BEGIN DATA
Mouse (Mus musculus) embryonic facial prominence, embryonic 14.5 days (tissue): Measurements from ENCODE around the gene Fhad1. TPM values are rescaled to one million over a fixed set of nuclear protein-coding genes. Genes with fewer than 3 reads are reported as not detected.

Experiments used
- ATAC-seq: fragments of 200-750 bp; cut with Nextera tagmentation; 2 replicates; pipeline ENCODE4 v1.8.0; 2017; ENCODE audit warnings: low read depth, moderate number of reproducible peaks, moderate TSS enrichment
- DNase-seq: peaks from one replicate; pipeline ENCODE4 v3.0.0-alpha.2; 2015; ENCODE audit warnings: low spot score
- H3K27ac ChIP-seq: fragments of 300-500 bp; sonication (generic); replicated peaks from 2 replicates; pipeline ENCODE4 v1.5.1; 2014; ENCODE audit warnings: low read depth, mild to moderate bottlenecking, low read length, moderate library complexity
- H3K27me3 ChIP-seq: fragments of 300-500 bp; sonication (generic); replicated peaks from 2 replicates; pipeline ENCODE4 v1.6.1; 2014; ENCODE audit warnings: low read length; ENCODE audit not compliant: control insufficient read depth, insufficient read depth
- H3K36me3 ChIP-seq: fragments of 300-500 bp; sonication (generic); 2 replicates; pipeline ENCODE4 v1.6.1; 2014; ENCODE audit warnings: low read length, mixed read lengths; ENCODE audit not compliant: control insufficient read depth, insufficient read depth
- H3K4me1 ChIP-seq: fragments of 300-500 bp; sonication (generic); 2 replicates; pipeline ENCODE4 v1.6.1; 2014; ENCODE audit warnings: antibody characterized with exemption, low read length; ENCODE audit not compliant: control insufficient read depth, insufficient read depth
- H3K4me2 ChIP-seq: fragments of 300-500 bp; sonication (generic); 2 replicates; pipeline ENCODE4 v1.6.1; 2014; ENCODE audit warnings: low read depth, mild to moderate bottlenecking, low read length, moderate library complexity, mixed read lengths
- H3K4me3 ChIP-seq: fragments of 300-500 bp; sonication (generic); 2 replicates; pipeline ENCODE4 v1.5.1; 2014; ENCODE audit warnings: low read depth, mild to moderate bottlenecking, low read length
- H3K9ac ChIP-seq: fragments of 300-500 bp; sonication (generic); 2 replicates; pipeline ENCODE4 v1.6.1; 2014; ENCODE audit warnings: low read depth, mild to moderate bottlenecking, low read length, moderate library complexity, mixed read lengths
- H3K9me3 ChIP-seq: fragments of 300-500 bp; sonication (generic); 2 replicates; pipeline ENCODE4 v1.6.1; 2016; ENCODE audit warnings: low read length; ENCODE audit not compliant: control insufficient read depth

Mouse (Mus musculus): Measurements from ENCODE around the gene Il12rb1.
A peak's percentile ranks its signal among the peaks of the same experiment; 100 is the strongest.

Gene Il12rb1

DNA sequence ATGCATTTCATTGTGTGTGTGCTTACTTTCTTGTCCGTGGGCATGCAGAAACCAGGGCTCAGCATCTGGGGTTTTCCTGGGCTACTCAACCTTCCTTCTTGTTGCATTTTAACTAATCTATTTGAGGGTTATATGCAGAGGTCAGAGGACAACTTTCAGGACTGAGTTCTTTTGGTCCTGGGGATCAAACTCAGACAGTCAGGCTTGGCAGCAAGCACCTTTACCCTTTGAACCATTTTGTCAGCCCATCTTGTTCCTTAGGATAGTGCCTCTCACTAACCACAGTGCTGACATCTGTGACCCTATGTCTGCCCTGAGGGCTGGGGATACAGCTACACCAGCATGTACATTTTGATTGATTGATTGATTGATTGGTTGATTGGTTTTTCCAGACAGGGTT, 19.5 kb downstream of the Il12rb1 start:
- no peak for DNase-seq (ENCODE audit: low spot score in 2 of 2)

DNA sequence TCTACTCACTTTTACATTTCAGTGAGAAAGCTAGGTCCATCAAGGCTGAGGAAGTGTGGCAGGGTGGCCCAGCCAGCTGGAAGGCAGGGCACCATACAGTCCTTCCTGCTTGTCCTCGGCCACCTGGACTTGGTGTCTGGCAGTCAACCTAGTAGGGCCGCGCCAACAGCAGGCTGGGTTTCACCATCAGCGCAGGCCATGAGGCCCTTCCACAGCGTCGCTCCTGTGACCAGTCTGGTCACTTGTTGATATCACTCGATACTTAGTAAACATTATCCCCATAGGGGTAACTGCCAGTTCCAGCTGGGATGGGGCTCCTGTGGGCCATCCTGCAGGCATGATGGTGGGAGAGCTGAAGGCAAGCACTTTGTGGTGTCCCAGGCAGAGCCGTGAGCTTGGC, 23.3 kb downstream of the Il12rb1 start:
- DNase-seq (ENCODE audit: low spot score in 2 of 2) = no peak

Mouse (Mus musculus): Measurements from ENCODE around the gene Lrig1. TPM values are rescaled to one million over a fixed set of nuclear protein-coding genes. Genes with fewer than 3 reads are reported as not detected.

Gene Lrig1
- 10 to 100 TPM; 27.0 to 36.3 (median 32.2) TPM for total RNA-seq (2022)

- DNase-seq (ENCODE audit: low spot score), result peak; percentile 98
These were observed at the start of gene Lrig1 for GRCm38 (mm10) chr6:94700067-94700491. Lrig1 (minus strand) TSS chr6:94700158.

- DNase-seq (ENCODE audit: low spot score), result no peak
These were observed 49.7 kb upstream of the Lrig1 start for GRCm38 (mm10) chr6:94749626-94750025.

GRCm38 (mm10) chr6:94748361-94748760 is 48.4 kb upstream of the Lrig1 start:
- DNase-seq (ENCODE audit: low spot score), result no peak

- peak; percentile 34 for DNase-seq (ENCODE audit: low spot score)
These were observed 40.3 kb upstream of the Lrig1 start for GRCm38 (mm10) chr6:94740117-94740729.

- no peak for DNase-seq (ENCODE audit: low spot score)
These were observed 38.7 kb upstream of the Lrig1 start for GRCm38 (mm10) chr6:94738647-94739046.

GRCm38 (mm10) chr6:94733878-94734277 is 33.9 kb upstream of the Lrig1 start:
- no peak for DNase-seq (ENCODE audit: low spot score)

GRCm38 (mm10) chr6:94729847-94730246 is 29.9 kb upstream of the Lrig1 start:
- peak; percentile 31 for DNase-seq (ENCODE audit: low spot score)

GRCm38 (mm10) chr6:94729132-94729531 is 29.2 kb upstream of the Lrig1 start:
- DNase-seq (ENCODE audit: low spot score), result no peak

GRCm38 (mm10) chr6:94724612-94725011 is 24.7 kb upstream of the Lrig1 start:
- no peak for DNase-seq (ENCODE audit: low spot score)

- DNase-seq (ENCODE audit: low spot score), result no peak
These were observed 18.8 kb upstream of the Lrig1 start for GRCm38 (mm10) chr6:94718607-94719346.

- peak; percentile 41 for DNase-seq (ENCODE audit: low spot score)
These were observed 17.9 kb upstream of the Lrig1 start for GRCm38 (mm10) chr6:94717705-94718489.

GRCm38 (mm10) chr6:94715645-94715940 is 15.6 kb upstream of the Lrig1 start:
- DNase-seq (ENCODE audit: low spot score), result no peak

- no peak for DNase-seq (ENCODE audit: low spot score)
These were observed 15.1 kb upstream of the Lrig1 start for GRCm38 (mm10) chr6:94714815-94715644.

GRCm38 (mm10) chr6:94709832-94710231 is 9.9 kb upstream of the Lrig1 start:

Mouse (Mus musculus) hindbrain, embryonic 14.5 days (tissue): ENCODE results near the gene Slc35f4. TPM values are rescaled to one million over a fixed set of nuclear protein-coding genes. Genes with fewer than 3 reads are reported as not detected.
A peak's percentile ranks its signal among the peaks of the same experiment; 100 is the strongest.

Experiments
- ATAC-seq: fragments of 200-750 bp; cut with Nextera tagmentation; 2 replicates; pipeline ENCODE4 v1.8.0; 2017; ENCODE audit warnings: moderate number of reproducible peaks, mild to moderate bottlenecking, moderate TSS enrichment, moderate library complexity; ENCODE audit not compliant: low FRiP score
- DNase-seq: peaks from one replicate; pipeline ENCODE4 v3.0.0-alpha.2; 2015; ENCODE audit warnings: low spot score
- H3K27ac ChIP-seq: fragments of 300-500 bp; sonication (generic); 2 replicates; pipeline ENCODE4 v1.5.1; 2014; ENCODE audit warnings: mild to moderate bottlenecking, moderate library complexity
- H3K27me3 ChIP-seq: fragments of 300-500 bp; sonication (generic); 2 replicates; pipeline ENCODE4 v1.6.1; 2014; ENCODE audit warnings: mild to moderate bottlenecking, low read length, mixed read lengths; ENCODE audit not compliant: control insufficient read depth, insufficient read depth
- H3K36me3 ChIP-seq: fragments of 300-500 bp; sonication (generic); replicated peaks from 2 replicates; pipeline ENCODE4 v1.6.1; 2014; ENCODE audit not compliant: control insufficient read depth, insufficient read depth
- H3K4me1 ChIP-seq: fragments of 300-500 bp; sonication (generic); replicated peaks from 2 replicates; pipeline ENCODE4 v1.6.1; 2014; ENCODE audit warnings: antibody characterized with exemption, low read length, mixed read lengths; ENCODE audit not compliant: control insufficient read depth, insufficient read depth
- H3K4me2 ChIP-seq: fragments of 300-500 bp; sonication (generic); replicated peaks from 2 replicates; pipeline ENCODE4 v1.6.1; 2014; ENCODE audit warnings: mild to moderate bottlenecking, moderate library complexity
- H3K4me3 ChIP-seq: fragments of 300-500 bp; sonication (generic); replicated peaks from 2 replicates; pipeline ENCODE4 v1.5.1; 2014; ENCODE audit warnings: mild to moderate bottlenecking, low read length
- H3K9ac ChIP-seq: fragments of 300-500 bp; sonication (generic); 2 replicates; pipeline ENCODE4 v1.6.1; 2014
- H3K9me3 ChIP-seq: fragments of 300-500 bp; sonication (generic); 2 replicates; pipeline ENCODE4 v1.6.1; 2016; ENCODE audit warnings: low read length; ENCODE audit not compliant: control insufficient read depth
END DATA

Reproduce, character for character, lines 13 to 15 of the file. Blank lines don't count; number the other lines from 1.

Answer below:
Mouse (Mus musculus): Measurements from ENCODE around the gene Il12rb1.
A peak's percentile ranks its signal among the peaks of the same experiment; 100 is the strongest.

Gene Il12rb1